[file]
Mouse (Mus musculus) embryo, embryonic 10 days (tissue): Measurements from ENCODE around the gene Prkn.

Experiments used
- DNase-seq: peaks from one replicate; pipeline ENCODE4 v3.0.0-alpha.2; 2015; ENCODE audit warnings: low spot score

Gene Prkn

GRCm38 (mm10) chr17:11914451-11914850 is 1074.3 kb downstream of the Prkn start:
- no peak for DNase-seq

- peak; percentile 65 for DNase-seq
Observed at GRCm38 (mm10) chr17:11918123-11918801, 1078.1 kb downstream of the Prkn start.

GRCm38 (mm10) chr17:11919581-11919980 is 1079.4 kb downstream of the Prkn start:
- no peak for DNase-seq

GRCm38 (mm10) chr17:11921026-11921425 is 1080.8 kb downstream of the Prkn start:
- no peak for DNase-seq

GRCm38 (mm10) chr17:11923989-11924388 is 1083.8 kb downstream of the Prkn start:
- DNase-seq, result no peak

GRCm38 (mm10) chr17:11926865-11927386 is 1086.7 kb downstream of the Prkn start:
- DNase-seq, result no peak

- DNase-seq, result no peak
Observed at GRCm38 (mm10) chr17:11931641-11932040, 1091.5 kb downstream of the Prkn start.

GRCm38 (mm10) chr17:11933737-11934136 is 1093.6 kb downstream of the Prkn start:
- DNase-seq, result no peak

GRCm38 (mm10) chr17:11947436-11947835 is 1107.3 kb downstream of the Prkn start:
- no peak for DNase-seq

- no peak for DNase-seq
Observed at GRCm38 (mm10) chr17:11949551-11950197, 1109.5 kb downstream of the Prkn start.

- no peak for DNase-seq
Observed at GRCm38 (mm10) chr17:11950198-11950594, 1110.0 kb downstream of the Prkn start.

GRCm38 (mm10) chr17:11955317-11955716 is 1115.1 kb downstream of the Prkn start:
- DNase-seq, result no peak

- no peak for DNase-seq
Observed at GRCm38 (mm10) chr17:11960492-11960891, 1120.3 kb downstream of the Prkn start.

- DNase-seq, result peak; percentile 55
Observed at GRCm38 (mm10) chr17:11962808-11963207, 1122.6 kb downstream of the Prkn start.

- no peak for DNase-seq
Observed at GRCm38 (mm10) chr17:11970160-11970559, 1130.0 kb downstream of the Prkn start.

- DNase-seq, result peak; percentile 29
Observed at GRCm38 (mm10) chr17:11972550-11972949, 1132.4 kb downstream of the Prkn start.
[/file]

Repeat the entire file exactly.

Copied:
Mouse (Mus musculus) embryo, embryonic 10 days (tissue): Measurements from ENCODE around the gene Prkn.

Experiments used
- DNase-seq: peaks from one replicate; pipeline ENCODE4 v3.0.0-alpha.2; 2015; ENCODE audit warnings: low spot score

Gene Prkn

GRCm38 (mm10) chr17:11914451-11914850 is 1074.3 kb downstream of the Prkn start:
- no peak for DNase-seq

- peak; percentile 65 for DNase-seq
Observed at GRCm38 (mm10) chr17:11918123-11918801, 1078.1 kb downstream of the Prkn start.

GRCm38 (mm10) chr17:11919581-11919980 is 1079.4 kb downstream of the Prkn start:
- no peak for DNase-seq

GRCm38 (mm10) chr17:11921026-11921425 is 1080.8 kb downstream of the Prkn start:
- no peak for DNase-seq

GRCm38 (mm10) chr17:11923989-11924388 is 1083.8 kb downstream of the Prkn start:
- DNase-seq, result no peak

GRCm38 (mm10) chr17:11926865-11927386 is 1086.7 kb downstream of the Prkn start:
- DNase-seq, result no peak

- DNase-seq, result no peak
Observed at GRCm38 (mm10) chr17:11931641-11932040, 1091.5 kb downstream of the Prkn start.

GRCm38 (mm10) chr17:11933737-11934136 is 1093.6 kb downstream of the Prkn start:
- DNase-seq, result no peak

GRCm38 (mm10) chr17:11947436-11947835 is 1107.3 kb downstream of the Prkn start:
- no peak for DNase-seq

- no peak for DNase-seq
Observed at GRCm38 (mm10) chr17:11949551-11950197, 1109.5 kb downstream of the Prkn start.

- no peak for DNase-seq
Observed at GRCm38 (mm10) chr17:11950198-11950594, 1110.0 kb downstream of the Prkn start.

GRCm38 (mm10) chr17:11955317-11955716 is 1115.1 kb downstream of the Prkn start:
- DNase-seq, result no peak

- no peak for DNase-seq
Observed at GRCm38 (mm10) chr17:11960492-11960891, 1120.3 kb downstream of the Prkn start.

- DNase-seq, result peak; percentile 55
Observed at GRCm38 (mm10) chr17:11962808-11963207, 1122.6 kb downstream of the Prkn start.

- no peak for DNase-seq
Observed at GRCm38 (mm10) chr17:11970160-11970559, 1130.0 kb downstream of the Prkn start.

- DNase-seq, result peak; percentile 29
Observed at GRCm38 (mm10) chr17:11972550-11972949, 1132.4 kb downstream of the Prkn start.